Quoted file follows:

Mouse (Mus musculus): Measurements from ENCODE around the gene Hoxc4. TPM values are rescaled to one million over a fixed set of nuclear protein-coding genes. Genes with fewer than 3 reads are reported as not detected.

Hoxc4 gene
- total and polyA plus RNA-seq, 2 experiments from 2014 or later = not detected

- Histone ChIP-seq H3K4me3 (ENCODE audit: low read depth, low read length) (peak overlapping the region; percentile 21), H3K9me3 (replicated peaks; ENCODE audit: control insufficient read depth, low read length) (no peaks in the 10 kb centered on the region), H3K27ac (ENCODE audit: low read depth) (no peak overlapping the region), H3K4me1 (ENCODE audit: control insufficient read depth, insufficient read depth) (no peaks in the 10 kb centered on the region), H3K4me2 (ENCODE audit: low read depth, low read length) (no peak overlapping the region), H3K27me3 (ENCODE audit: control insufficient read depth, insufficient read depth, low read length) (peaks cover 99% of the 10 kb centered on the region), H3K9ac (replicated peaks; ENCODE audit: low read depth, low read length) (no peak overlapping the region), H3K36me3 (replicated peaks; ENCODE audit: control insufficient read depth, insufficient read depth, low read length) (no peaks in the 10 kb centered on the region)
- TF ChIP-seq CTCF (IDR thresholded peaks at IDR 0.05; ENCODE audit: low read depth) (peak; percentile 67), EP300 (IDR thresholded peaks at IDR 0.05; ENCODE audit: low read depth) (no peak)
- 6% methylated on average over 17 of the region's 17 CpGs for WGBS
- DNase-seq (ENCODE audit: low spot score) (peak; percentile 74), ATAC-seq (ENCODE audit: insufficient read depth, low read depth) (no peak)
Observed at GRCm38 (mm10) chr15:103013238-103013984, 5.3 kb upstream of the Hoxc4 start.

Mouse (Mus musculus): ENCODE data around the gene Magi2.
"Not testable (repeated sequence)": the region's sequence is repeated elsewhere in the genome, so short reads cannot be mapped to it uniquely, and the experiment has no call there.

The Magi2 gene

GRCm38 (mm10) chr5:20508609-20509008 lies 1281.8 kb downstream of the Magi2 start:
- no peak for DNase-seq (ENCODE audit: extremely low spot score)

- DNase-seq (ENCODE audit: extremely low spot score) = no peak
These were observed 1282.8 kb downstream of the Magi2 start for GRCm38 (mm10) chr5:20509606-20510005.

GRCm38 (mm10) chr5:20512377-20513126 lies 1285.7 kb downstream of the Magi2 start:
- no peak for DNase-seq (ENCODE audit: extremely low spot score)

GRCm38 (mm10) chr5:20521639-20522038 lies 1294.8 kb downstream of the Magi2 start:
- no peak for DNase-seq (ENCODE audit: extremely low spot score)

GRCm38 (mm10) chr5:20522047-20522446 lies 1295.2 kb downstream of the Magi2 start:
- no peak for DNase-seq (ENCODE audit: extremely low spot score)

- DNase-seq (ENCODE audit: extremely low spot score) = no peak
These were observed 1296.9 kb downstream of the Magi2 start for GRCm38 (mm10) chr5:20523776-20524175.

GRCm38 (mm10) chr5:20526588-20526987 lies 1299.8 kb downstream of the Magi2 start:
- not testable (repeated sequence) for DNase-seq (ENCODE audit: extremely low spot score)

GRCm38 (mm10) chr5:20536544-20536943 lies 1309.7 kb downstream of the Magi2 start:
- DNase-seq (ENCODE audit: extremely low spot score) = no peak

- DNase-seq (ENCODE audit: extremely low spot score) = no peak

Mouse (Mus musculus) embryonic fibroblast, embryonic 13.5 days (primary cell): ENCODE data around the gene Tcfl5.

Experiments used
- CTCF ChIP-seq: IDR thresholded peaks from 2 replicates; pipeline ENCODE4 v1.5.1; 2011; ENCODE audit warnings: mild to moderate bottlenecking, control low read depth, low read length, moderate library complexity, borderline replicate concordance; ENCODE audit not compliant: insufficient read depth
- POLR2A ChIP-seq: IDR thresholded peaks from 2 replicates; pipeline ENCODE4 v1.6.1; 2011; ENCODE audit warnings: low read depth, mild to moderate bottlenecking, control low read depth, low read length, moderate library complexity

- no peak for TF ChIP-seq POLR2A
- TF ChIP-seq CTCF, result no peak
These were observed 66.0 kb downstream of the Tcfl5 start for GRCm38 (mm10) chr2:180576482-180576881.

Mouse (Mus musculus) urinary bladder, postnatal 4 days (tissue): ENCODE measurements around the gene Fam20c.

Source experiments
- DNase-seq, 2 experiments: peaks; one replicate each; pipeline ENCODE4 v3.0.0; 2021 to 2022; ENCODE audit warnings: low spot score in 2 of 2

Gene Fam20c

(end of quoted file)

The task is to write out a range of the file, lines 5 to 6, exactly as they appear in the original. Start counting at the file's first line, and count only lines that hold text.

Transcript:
- TF ChIP-seq CTCF (IDR thresholded peaks at IDR 0.05; ENCODE audit: low read depth) (peak; percentile 67), EP300 (IDR thresholded peaks at IDR 0.05; ENCODE audit: low read depth) (no peak)
- 6% methylated on average over 17 of the region's 17 CpGs for WGBS